15. The pic of you and Phil is beautiful…it’s silver frame it, put it at your bedside table, beautiful.

  16. I agree as well–it sounds like you are coming from a caring friendly place, but this sounds like it’s more about your needs and ideas than anything else. Bring a nice bottle or something small (like chocolates) something that isn’t likely to add to the hostesses stress and make her wonder if she should serve what you brought and alter her menu (which she likely carefully thought out and really enjoyed making for her guests). Be a great guest, enjoy her and those around you and show how unique and special YOU are when you invite them over for a dinner party.

  17. The photo is great – posed and staged, but it is still from back when you two were in love, so a keeper for after the inevitable divorce.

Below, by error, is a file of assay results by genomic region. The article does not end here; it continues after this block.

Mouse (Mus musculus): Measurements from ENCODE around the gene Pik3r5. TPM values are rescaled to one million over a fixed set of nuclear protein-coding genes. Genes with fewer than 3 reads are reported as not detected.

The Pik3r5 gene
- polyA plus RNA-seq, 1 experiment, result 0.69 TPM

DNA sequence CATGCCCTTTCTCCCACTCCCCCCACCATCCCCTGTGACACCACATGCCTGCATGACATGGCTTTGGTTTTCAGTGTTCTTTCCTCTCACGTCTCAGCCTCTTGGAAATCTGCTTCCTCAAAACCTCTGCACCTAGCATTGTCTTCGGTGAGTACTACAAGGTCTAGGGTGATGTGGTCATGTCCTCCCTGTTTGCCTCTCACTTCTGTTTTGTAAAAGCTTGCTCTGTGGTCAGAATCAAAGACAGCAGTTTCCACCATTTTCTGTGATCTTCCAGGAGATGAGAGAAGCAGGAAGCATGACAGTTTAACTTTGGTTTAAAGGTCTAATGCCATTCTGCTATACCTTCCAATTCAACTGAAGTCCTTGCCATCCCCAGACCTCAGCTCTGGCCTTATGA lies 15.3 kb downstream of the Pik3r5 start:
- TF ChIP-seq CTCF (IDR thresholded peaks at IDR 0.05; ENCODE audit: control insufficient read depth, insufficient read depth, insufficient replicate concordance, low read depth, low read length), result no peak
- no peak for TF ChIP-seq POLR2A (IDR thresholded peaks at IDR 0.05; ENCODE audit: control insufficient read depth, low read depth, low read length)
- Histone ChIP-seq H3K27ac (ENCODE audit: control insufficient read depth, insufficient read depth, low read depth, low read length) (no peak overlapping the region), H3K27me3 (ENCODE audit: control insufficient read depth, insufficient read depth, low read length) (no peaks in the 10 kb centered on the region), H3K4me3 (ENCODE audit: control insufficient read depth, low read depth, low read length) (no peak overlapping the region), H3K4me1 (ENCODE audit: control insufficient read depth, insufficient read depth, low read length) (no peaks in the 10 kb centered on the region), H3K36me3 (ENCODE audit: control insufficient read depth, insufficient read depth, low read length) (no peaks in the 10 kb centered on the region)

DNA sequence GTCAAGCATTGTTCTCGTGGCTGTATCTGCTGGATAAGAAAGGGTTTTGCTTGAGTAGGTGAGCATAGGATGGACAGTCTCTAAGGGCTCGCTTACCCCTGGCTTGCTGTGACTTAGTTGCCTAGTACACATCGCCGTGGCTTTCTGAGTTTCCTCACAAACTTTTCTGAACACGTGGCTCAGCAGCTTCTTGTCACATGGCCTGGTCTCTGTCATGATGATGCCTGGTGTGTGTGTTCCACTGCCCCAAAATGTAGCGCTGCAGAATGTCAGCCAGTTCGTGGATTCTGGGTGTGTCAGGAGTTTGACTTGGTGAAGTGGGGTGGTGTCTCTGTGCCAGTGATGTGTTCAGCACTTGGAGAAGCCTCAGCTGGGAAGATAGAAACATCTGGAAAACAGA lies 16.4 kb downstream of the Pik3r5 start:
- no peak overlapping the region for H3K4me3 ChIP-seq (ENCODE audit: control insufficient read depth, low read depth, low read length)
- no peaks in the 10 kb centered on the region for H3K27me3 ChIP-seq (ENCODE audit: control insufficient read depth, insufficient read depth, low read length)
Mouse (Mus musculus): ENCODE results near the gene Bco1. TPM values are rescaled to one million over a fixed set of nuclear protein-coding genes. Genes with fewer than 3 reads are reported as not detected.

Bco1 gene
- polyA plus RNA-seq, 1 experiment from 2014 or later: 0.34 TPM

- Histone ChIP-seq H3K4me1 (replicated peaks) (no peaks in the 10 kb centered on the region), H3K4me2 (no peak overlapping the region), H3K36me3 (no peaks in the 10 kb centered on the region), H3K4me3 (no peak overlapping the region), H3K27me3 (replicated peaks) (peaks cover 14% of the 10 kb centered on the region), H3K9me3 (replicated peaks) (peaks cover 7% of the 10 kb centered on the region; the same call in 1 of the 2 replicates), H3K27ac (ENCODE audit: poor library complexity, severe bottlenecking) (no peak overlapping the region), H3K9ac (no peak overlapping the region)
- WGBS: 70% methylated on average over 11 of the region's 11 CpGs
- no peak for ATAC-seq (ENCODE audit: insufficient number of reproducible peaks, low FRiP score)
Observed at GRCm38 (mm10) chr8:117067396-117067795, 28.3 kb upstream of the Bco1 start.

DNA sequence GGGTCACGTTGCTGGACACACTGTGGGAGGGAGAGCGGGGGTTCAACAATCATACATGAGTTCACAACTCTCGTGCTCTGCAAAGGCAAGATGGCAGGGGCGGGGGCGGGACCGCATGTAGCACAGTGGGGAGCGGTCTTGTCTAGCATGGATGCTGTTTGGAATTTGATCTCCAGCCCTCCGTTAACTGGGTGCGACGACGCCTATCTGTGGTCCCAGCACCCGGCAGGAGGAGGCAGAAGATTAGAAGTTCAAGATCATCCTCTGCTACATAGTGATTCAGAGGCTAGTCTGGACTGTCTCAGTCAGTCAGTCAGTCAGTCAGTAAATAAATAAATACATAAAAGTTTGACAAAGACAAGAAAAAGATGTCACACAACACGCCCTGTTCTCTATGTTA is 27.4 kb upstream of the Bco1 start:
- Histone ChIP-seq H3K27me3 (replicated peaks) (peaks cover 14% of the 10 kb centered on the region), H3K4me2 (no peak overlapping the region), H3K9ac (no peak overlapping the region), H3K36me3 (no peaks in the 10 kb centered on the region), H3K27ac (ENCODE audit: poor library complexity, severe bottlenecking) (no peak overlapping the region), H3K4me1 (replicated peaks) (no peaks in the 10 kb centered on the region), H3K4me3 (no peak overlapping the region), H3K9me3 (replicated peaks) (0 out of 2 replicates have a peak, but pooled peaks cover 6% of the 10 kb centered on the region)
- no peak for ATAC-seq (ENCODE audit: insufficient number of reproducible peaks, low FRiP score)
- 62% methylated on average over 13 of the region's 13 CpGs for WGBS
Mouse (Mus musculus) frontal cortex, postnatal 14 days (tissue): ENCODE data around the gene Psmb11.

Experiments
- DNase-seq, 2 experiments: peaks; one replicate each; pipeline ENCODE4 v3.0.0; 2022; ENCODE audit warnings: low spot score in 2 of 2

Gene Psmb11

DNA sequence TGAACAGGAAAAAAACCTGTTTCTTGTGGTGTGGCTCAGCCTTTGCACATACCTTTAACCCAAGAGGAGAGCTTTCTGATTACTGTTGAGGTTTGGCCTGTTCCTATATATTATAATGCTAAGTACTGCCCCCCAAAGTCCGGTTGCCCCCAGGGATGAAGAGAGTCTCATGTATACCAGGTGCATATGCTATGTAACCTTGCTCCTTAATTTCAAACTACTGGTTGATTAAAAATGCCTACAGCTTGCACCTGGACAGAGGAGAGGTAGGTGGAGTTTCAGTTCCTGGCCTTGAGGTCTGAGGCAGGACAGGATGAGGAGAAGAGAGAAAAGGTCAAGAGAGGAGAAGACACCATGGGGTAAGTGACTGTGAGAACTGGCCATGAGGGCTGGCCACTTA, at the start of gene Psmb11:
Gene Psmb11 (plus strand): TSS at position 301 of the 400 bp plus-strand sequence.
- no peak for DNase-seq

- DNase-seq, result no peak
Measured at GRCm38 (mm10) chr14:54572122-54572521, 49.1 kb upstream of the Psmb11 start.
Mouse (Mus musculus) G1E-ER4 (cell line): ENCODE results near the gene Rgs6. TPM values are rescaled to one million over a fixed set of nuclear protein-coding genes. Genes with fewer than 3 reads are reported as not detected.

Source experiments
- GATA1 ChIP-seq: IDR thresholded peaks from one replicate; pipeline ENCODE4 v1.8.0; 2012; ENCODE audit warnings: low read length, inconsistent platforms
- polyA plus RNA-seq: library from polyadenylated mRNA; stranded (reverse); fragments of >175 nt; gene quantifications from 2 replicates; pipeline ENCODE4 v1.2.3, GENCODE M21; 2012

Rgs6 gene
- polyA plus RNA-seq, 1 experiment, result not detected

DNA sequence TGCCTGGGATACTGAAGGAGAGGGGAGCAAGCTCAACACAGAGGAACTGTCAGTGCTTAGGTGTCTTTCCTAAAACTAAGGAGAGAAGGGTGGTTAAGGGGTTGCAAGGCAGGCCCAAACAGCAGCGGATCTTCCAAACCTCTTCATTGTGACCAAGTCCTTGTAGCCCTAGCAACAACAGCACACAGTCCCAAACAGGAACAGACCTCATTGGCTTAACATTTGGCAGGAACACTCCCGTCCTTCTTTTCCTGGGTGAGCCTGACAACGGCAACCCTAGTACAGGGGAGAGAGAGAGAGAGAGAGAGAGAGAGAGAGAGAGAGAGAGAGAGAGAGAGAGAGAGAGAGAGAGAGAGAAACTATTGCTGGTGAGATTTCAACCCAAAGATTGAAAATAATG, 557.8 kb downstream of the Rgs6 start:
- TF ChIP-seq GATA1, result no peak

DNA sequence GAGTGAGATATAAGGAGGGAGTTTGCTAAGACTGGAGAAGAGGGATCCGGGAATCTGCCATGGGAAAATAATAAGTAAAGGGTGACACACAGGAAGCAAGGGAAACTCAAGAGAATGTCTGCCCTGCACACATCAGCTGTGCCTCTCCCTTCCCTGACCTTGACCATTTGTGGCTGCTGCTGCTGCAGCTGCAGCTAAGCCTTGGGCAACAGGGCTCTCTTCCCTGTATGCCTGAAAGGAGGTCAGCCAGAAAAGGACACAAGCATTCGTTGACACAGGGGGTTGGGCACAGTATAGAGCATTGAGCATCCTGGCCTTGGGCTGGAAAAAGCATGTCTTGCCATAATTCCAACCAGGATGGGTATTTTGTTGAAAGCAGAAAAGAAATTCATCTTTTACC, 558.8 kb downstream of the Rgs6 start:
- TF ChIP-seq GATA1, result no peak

1. Wow. Stephanie why do you post these? One thing to post comments that offer different ideas that might not gel with yours but posting flat out nastiness just gives energy to these comments. Please reconsider doing that. Nothing to be gained.

      The photo is lovely. I cannot believe you are on a diet you do not look like you need one. Sigh.

  18. I give a big buffet party (100+ people) every year in which I do all the cooking, and I don’t expect/want folks to bring anything. Buy many do, and it’s usually wine. Hubby and I don’t drink wine. Some people bring homemade treats, which I am happy to add to the dessert table. Some bring grocery store cakes or cookies and plunk those down on the dessert table, and that ticks me off!

    Some of the most memorable hostess gifts I’ve gotten were Christmas ornaments (one person gave me tiny cook’s ornaments — very cute!), lovely candles and chocolate treats.

    My one tip for party-goers who want to bring a gift: Please attach a little card so the host/hostess will know whom to thank.

  19. You say it’s not all about you, yet you publish an entry with an oh-so-adorable photo (of You! with the man you rarely speak adorably about) explaining how you won’t be bringing an oh-so-predictable wine to a party.

    Considering how often your children are put forth to the “disposable” pile — white trash activities and all — yes, together with the husbands-speakings, I would agree with the previous poster who called for the “inevitable divorce.”